Nick Wall, co-manager of the Merian Strategic Absolute Return Bond Fund, Merian Global Investors, notes his company “own Greek and Italian debt. We are positive on both due to the ECB’s commitment to lowering aggregate real yields in the eurozone, and the easiest way to do this is via tighter spreads. Whilst PEPP is the most well-known program, there is a plethora of other policy actions that support Italian and Greek government bonds such as lowering collateral requirements, more generous regulatory treatment of sovereign debt on bank balance sheets and a credible backstop via the ESM’s pandemic credit line. We are also encouraged by the progress of the recovery fund which would plug a big gap in the eurozone’s institutional architecture.”
“Greece’s performance has been exceptional, however, and in our view, is down to a couple of key factors. First, the government’s handling of the crisis has been very strong – not only has this allowed the Greek economy to open up quickly and accept tourists from countries with a similarly low number of cases, but it has also increased investor confidence in the region. Second, GGBs relatively illiquidity has been a double-edged sword – when the whole world demanded cash in March, the lack of market depth in Greek debt meant that GGBs were marked a lot wider. As liquidity returned, however, helped by Greece’s inclusion in PEPP, Greek debt has rallied hard,” according to Wall.
“Given that much of Greece’s debt is in the form of long-dated official loans, its gross financing needs are low compared to Italy – as sentiment turned and as the ECB started looking for bonds, Greek bonds became harder to source and perhaps there is even some scarcity value attached to them now with no issuance expected over the summer,” he comments.
For Antoine Bouvet, senior rates strategist at ING, “Greece is trading through Italy” because “the ‘free float’ of Greek sovereign debt (the private debt investors can buy and sell) is relatively small, unlike Italy’s. This means the ECB doesn’t have to buy much to have a strong market impact.”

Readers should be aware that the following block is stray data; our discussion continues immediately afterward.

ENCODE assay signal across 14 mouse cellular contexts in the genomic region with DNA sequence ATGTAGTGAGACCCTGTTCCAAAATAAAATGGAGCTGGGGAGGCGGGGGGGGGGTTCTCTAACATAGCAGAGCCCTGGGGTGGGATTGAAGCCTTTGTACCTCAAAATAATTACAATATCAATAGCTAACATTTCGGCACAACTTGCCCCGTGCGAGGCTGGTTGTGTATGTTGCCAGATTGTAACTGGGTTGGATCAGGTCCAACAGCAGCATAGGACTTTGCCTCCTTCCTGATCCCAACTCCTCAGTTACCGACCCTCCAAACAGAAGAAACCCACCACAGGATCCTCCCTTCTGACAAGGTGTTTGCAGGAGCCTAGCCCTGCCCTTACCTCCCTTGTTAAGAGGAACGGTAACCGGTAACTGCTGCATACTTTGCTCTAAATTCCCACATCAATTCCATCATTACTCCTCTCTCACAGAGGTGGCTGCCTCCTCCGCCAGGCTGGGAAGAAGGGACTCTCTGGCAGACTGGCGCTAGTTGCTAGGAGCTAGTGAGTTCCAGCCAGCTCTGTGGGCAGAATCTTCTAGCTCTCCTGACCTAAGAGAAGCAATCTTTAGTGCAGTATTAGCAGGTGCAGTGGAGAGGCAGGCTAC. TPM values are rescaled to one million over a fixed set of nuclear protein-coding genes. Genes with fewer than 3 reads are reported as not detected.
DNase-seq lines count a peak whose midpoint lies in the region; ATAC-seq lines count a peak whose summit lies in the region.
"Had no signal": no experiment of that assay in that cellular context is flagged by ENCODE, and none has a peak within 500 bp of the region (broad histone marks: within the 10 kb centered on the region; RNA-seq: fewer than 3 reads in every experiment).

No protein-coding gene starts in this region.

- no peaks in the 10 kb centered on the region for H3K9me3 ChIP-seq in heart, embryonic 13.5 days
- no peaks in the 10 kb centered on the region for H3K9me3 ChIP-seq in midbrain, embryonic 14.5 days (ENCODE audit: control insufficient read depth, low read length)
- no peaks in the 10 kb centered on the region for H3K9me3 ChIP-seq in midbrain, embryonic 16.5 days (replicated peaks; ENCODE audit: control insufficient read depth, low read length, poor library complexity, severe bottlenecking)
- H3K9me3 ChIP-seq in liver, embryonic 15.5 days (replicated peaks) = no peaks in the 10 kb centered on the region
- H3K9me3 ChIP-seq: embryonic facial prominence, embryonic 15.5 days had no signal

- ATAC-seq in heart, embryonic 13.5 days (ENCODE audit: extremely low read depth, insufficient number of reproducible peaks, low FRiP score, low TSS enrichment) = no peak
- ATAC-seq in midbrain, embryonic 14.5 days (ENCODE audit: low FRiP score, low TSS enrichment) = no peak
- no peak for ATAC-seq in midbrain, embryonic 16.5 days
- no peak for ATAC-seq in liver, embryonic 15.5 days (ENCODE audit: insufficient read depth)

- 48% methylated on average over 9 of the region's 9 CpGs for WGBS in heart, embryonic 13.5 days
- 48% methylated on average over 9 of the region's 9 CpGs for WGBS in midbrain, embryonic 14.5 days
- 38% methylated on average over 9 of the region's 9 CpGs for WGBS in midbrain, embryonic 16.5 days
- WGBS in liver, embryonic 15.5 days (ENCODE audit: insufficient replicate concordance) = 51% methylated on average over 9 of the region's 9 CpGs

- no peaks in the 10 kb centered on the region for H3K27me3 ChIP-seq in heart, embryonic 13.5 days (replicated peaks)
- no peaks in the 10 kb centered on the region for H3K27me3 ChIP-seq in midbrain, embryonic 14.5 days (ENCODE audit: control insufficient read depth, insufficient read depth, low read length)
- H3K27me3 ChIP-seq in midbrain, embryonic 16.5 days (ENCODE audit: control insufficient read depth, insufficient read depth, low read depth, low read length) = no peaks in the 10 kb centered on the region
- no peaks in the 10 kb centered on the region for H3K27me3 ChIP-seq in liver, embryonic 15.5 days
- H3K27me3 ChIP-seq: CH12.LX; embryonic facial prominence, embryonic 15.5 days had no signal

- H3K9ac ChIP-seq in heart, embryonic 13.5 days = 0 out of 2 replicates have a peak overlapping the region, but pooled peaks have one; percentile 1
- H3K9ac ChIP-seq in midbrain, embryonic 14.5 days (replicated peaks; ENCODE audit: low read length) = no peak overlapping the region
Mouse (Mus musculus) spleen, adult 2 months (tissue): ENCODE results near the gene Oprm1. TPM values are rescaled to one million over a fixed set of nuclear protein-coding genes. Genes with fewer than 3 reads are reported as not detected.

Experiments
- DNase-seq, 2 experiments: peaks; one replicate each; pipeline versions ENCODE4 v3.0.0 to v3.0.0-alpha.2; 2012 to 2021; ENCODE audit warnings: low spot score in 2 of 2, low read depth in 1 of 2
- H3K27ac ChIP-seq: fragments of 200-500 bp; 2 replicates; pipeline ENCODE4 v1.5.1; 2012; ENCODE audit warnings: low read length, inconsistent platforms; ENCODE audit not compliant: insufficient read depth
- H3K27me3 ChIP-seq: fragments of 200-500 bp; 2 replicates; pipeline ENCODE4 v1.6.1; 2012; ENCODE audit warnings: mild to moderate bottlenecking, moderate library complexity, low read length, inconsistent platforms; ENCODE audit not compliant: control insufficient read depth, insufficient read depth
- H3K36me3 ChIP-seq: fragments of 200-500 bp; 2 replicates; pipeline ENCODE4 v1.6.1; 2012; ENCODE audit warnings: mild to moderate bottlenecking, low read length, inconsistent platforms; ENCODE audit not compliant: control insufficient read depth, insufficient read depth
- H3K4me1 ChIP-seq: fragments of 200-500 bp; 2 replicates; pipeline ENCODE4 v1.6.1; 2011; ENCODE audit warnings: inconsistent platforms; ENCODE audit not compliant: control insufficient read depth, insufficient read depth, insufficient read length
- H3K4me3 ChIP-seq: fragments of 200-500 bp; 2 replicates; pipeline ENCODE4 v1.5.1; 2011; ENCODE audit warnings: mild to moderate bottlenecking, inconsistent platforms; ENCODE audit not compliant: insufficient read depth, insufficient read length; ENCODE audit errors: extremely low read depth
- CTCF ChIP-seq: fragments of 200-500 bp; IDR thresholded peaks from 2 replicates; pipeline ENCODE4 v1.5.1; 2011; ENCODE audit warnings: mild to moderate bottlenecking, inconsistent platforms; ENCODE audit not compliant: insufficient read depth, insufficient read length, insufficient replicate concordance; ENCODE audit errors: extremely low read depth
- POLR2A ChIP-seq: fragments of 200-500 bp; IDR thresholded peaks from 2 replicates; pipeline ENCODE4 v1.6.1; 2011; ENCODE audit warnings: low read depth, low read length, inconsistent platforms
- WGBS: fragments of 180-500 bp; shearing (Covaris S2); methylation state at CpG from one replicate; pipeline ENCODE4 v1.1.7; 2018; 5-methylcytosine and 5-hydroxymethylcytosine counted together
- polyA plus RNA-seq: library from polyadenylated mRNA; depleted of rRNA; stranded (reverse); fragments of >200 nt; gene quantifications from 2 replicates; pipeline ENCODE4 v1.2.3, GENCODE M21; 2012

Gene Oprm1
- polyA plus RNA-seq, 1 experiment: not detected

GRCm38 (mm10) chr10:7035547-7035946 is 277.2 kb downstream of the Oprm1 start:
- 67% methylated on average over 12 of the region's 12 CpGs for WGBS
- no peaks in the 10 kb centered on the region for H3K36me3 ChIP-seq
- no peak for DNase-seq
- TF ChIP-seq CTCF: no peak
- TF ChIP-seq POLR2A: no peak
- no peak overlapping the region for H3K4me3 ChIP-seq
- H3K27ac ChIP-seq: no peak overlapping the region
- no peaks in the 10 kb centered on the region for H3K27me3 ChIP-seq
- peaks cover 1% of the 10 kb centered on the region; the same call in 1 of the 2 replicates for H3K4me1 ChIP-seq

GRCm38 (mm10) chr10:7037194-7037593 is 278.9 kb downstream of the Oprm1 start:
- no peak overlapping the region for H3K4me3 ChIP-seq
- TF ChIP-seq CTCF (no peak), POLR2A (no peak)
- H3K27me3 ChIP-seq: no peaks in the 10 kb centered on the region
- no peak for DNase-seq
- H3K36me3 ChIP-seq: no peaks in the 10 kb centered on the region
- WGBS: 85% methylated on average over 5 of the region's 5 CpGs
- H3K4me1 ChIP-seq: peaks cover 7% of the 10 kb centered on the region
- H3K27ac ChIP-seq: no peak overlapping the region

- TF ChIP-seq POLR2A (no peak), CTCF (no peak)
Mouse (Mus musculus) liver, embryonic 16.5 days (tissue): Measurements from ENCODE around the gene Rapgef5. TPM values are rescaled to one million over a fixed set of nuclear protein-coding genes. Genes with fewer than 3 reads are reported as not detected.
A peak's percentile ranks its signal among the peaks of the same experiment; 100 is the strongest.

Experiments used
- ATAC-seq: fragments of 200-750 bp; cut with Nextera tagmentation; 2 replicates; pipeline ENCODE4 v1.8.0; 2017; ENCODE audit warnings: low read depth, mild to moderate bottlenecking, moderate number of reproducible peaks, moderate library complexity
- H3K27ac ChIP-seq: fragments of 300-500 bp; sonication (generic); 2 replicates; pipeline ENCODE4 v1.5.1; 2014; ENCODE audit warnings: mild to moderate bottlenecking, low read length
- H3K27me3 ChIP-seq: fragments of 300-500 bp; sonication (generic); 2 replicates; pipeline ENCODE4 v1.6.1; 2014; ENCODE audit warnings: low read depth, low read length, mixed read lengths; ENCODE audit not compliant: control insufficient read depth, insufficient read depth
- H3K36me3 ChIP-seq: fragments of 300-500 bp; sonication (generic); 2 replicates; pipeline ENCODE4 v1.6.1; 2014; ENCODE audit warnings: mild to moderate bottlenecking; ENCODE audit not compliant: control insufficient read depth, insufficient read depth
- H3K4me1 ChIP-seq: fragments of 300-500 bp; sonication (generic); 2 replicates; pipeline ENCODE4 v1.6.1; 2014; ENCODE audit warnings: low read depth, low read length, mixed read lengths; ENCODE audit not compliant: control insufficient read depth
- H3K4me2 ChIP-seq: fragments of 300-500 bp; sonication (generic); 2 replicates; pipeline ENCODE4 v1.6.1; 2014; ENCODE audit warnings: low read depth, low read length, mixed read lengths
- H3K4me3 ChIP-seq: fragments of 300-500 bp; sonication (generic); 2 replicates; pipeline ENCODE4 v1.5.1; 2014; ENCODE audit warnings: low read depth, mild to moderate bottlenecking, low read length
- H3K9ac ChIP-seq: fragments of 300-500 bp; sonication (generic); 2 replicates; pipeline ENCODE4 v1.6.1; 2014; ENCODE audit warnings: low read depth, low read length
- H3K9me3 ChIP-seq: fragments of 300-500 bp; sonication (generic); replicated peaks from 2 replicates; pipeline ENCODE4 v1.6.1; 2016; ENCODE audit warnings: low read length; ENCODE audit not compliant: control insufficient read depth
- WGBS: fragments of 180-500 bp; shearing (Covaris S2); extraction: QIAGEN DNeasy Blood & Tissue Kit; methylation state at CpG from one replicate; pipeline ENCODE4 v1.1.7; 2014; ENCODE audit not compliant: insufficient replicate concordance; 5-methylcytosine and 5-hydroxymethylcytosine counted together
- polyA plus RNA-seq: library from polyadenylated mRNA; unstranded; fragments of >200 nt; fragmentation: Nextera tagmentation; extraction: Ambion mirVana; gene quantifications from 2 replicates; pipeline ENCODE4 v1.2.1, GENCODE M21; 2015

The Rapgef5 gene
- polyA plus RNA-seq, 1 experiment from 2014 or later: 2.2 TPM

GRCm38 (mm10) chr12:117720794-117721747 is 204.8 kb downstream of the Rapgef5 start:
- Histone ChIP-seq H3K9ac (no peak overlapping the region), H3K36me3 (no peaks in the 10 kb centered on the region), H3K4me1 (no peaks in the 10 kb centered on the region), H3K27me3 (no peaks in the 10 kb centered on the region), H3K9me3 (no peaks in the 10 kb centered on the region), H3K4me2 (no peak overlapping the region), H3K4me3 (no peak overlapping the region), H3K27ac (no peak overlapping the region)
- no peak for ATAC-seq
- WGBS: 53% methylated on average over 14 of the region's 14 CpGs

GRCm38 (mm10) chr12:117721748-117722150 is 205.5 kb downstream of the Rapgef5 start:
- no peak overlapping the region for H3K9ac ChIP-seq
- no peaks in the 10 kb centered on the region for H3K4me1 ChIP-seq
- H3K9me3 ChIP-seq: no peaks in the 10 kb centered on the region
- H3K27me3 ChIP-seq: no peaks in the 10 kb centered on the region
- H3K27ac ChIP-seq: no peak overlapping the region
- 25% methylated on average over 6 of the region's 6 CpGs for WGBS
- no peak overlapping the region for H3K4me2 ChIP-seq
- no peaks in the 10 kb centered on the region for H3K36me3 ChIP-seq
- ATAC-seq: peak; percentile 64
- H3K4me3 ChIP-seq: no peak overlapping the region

“Secondly the terms on the rest of the debt held by public institutions such as the EFSF are very advantageous: long maturity and low interest rates. This means Greece does not have a very high refinancing risk, the amount of debt they need to sell every year, contrary to Italy. This is all the more true that Greece went into this crisis with elevated cash buffers which also reduce the need to ramp up debt sales as quickly as Italy had to,” argues the ING strategist.
“The combination of higher demand (ECB) and lower supply comparatively explain that Greece trades through Italy. I do expect this to continue until we see a stabilization of deficits and of debt sales which might take until next year,” Bouvet says.
As for the possible threats to the Greek bonds’ course, they mainly concern a delay to the disbursement of EU support. Jens Peter Sørensen, Chief Analyst, Danske Markets says “the risk factor is mainly if the recovery fund is not passed through or we see a second wave of the coronavirus, and DZ Bank comments that “should the start of the EU recovery fund be delayed, investors are likely to focus their attention primarily on the liquidity situation in the EMU countries. At present, the government in Athens still has sufficient financial reserves. However, Greece is likely to consider further bond issues in order to prevent liquidity from falling to the crisis levels of 2012 and 2015.”